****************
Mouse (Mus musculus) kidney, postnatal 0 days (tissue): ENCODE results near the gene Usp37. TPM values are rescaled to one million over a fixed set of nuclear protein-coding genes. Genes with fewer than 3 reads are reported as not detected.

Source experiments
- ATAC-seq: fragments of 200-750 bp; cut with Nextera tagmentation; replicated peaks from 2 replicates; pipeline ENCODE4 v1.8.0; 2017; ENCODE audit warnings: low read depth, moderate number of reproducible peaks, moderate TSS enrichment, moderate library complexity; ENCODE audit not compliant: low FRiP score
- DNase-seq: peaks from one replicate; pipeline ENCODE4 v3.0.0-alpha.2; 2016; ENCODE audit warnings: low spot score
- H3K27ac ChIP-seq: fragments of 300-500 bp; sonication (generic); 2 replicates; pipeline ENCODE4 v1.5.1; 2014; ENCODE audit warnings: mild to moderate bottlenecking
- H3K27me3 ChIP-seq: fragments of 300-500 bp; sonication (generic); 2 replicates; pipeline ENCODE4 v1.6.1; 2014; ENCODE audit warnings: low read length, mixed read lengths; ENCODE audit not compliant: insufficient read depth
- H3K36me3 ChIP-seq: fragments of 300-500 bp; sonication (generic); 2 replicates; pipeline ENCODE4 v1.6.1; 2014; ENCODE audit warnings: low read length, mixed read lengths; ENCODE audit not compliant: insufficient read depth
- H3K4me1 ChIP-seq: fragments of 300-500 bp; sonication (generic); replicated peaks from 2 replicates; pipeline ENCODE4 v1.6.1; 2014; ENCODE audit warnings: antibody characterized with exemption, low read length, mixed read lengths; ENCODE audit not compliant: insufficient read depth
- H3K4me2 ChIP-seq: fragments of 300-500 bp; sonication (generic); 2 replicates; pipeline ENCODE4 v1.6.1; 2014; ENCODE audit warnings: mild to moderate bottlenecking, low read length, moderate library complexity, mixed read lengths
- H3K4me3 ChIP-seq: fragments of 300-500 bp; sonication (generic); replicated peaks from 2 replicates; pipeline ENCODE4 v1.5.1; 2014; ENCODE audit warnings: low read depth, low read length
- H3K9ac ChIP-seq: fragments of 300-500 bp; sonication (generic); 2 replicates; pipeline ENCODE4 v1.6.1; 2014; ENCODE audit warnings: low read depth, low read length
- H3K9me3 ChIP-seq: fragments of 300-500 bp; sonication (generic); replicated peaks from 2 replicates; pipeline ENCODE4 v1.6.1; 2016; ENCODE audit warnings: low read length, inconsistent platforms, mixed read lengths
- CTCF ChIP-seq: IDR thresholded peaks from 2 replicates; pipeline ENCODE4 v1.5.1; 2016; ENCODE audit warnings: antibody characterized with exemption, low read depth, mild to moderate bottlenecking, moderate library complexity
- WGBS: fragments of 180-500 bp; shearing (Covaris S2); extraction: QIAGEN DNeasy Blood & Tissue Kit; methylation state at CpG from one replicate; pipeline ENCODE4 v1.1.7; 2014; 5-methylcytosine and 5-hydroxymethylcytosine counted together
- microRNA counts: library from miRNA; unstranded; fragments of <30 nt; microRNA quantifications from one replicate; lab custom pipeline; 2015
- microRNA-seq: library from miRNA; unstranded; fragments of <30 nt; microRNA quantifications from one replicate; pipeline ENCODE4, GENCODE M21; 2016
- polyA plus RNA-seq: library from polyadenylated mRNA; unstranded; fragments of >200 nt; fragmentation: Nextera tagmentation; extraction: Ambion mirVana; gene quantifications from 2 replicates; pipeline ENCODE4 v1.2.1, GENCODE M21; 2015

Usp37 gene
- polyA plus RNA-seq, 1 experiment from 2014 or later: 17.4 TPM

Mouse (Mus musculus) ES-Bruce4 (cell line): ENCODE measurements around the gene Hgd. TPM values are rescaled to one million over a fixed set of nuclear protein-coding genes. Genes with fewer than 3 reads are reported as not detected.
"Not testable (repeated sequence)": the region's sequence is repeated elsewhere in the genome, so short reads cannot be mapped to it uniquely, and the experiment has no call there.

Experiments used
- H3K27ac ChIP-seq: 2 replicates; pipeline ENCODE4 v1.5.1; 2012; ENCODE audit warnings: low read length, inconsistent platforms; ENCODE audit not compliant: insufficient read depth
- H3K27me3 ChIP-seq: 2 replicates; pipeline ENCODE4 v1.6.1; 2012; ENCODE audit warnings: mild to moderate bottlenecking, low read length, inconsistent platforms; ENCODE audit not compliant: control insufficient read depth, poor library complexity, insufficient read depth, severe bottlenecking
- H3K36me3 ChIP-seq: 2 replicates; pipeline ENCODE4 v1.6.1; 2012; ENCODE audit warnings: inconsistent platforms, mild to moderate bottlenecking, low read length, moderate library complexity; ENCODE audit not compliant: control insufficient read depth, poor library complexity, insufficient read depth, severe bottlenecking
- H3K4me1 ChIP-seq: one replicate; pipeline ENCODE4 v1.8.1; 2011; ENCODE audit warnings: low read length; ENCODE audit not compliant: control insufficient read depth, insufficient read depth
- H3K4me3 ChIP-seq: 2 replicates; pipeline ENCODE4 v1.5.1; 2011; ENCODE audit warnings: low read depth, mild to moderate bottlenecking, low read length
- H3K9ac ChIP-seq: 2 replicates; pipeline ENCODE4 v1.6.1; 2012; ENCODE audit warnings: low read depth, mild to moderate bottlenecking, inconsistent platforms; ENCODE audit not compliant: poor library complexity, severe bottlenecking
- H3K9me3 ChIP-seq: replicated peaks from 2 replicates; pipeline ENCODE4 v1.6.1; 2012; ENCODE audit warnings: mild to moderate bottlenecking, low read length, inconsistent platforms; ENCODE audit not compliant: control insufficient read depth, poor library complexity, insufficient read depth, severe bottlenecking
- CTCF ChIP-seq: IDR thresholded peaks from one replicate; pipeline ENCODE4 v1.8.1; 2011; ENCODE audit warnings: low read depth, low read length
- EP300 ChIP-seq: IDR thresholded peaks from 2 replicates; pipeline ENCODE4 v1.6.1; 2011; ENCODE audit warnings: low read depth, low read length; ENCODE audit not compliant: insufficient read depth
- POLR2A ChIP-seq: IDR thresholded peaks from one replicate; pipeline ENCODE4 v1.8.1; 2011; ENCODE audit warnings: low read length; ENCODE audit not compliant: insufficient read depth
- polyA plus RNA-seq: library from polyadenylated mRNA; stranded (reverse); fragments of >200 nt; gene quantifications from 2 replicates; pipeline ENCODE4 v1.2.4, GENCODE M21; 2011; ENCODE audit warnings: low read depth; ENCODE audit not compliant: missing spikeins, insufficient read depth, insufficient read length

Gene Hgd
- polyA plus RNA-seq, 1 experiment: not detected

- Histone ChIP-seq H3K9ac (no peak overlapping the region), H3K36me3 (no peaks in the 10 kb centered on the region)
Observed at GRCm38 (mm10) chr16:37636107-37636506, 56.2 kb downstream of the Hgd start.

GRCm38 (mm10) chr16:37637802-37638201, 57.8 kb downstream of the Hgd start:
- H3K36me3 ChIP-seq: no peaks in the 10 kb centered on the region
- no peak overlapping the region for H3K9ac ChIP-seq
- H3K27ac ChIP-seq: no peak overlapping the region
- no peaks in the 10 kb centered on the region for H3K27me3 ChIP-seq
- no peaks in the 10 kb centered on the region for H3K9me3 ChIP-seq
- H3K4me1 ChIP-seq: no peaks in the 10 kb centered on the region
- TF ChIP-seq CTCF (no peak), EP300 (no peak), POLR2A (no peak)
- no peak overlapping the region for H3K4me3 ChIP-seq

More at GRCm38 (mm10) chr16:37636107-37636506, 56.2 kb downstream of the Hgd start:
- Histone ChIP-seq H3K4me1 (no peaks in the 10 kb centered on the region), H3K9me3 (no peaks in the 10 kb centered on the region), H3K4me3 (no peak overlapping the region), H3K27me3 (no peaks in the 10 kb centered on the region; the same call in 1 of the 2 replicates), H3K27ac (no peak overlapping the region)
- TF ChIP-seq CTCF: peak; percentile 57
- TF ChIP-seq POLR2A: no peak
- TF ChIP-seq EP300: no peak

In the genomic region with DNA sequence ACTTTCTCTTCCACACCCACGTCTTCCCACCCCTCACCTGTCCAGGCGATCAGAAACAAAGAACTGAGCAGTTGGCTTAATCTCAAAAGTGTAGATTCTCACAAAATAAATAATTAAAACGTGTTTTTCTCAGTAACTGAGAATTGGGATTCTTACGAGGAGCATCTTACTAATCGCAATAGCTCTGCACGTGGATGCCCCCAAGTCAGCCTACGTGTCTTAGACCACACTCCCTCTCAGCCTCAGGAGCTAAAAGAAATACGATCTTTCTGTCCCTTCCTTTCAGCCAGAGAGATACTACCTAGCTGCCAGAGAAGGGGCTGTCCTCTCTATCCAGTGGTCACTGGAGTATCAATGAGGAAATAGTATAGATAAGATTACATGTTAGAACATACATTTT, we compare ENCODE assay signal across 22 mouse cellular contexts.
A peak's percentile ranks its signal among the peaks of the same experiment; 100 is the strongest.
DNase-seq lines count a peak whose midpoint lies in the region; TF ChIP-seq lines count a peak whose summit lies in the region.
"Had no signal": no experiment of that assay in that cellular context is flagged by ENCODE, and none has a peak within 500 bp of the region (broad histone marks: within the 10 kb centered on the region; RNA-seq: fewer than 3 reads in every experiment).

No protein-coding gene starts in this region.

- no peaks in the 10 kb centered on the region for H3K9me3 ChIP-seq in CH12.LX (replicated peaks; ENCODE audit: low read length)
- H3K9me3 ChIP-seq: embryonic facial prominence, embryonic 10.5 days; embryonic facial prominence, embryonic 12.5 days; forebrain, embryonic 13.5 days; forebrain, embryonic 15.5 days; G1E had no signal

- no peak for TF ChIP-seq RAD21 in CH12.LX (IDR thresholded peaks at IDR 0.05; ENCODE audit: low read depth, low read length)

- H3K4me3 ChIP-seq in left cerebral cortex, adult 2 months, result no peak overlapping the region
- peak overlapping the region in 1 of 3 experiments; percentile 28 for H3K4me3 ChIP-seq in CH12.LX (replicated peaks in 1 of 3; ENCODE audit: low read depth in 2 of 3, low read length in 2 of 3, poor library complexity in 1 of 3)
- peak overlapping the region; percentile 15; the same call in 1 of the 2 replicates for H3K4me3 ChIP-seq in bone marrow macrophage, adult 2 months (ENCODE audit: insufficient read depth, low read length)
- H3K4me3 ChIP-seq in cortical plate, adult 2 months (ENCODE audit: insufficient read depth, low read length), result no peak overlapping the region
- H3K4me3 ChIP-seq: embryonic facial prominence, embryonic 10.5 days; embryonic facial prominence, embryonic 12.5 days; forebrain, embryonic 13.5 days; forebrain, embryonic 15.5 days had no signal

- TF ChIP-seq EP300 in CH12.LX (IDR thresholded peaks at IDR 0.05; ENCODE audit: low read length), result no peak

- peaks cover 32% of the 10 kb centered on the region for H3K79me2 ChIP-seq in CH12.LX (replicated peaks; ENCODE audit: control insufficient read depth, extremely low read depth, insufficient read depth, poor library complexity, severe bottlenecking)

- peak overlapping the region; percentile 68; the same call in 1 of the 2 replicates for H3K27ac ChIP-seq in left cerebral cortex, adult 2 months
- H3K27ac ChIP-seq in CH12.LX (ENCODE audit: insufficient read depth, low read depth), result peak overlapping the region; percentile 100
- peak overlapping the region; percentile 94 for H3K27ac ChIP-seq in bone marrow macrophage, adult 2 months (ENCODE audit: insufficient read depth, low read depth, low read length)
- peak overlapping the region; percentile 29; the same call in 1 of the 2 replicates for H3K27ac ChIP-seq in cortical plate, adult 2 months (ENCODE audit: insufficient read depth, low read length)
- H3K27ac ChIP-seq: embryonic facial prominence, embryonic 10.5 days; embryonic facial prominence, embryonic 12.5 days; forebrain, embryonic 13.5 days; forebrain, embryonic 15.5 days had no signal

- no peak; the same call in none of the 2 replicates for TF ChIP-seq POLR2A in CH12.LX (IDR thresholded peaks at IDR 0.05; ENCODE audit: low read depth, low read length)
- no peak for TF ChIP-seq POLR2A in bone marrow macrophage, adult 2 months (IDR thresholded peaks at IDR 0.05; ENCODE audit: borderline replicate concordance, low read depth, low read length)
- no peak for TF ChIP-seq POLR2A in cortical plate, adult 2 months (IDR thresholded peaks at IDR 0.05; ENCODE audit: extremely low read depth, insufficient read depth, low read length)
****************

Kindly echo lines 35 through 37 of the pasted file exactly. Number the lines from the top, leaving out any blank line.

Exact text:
- polyA plus RNA-seq, 1 experiment: not detected

- Histone ChIP-seq H3K9ac (no peak overlapping the region), H3K36me3 (no peaks in the 10 kb centered on the region)
Observed at GRCm38 (mm10) chr16:37636107-37636506, 56.2 kb downstream of the Hgd start.